Huron County considers no-smoking policy

“I don’t think we want to go that far, according to what Steve said,” said Jodi Essenmacher, executive assistant to the board. “Just a policy.”

Steve Vaughan, county commissioner and properties chair, asked if the policy would apply to all county buildings — including the senior center, health department and MSU Extension. 

“We’d have to examine what our jurisdictions are,” Peruski said. 

The idea was originally brought up at the board of commissioners’ April 15 meeting. At the meeting, Vaughan asked if smoking would be disallowed in patrol cars for the police department and sheriff’s office.

“I know that there are officers that smoke, that they ride down the road and smoke,” said Vaughan, adding that he does not condone smoking but has “learned to respect smokers’ rights.”

Elftman said the policy should apply to the entire campus of all county buildings, and that police officers are “the first ones that should not be smoking.” 

Vaughan then asked if the county could develop a smoking cessation program. Gauloises Blondes Cream

“That’s not up to us,” Elftman said. “I smoked for years, and it’s not up to us. We can be concerned about their health, but as far as them smoking on this premises, they’re not supposed to smoke here. They know it, so, no smoking. If there’s any static, tell them to come see me.

“If they’re going to be smoking, go somewhere where they can smoke. We’ve got to take a stand on this.”

Setting aside a designated area for employees and residents to smoke outside the county building also has been considered. 

Both Tuscola and Macomb counties have ordinances in place that ban smoking on county property. 

Tuscola’s ordinance bans cigarette, pipe and cigar smoking and the use and sale of tobacco on all county property, including sidewalks, streets and parking lots. The ordinance does not prohibit smoking within private vehicles parked on county property or on county parklands. Violators are fined not more than $100 for a first violation and not more than $500 for a second violation.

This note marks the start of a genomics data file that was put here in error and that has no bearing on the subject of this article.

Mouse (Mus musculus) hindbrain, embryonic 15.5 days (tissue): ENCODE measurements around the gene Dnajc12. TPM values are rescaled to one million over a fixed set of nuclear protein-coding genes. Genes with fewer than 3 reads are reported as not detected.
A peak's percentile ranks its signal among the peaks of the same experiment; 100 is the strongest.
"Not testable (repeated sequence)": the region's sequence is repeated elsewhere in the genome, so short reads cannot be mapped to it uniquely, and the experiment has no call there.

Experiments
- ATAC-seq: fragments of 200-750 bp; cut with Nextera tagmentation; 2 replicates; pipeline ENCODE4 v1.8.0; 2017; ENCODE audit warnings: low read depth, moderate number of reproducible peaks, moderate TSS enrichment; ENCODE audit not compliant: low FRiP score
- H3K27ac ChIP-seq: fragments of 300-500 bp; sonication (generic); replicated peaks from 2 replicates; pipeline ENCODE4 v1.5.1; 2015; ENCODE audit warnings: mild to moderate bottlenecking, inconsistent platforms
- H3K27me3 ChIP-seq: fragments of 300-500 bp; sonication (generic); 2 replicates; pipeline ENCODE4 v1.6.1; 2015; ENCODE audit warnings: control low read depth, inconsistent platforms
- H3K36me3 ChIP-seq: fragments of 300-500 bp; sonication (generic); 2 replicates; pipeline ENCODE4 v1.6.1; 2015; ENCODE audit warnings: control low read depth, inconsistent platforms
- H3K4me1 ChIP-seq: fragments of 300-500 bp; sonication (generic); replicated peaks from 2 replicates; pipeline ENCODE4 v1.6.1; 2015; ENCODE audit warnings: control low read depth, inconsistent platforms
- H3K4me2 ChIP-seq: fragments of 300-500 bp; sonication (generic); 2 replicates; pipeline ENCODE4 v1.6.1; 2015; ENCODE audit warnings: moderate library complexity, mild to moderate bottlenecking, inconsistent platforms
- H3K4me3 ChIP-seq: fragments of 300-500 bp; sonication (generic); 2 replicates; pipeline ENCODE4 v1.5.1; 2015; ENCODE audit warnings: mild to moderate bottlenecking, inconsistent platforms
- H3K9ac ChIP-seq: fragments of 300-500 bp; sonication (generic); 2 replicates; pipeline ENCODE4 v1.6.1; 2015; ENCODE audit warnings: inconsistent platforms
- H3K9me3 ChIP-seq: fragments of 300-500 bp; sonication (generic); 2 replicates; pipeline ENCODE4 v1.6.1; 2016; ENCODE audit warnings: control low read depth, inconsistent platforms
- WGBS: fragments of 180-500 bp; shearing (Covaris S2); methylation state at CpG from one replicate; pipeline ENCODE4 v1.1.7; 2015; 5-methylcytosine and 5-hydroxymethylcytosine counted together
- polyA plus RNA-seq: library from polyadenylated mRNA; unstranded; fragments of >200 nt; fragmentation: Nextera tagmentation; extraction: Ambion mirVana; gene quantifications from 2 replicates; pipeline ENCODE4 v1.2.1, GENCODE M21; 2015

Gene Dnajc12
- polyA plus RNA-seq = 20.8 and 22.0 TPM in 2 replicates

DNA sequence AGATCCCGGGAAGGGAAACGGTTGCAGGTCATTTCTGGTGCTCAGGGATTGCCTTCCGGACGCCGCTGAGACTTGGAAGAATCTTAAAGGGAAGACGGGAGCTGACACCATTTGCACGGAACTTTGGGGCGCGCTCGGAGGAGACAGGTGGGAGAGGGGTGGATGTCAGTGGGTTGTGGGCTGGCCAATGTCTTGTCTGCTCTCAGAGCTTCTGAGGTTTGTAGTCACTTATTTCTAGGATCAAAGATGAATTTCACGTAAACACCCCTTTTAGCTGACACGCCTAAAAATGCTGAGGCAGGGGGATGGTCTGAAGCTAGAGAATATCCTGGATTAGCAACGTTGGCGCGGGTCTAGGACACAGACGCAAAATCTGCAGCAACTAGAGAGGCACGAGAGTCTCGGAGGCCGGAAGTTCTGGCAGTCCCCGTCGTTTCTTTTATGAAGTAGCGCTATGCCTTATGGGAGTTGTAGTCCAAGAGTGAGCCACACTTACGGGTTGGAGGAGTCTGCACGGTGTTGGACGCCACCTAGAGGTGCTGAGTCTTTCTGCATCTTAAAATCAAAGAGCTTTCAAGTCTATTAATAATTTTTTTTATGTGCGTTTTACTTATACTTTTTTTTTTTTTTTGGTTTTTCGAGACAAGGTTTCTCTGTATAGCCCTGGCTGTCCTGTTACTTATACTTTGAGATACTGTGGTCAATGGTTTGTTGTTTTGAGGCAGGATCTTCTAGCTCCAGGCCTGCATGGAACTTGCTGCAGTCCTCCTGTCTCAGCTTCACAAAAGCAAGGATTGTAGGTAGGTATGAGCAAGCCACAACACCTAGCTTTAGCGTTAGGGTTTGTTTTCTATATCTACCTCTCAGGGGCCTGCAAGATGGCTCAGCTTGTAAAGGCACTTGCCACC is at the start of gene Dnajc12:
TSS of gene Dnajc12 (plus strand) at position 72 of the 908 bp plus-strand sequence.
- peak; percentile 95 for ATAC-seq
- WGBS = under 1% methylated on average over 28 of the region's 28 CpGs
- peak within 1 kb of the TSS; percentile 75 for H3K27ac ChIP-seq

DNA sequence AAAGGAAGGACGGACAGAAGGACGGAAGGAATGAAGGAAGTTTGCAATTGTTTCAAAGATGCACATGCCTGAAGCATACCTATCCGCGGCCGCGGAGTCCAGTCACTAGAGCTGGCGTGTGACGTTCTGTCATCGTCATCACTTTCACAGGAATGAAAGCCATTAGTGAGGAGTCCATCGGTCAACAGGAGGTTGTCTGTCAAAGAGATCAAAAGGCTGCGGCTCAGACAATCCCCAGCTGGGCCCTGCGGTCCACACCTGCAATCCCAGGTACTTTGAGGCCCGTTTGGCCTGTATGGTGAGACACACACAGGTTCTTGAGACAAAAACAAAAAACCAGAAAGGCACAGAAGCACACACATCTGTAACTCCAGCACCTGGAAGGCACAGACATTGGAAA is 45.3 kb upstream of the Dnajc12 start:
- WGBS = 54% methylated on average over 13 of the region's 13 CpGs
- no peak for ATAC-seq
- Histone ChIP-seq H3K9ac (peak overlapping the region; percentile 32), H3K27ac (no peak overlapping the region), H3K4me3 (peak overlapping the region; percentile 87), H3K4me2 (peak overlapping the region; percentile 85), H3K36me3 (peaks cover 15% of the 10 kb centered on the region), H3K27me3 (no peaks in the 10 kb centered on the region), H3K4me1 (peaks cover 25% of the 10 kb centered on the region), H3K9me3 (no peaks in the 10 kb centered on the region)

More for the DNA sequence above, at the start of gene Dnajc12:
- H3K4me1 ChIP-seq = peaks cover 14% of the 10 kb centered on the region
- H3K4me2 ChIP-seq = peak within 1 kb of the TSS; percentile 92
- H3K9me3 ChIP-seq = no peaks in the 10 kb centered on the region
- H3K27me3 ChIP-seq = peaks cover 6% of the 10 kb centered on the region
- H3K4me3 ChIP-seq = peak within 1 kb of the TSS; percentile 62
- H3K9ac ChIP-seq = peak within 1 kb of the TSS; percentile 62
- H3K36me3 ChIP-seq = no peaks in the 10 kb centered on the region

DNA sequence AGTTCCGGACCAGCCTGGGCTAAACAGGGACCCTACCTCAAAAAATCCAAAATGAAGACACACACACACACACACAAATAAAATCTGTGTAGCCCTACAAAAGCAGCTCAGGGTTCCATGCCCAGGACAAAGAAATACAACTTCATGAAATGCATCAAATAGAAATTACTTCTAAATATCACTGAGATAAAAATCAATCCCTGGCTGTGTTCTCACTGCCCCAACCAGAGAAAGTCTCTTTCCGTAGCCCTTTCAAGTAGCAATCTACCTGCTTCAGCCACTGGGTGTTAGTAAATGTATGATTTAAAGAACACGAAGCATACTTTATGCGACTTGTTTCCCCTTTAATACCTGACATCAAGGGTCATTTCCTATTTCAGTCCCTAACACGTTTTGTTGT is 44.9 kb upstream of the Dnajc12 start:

Macomb County’s ordinance bans smoking of cigarettes, cigars and pipes within 100 feet of all doors and windows of Macomb County government buildings. There is a $100 fine for first-time offenders, $250 for a second offense and $500 for a third violation. 

Currently, Sanilac County does not have an ordinance prohibiting smoking, but its policy does not permit smoking in county-owned buildings and parking lots.

Michigan’s Smoke-Free Air Law, which took effect May 1, 2010, prohibits smoking in most public places, “including, but not limited too, restaurants, bars, shopping malls, bowling alleys, concert halls, arenas, museums, mechanic shops, health facilities, nursing homes, education facilities, and child care centers,” or in “private offices in a commercial work establishment.” Cigar bars, tobacco specialty retail stores and gaming floors of casinos may be granted exemptions under the law.

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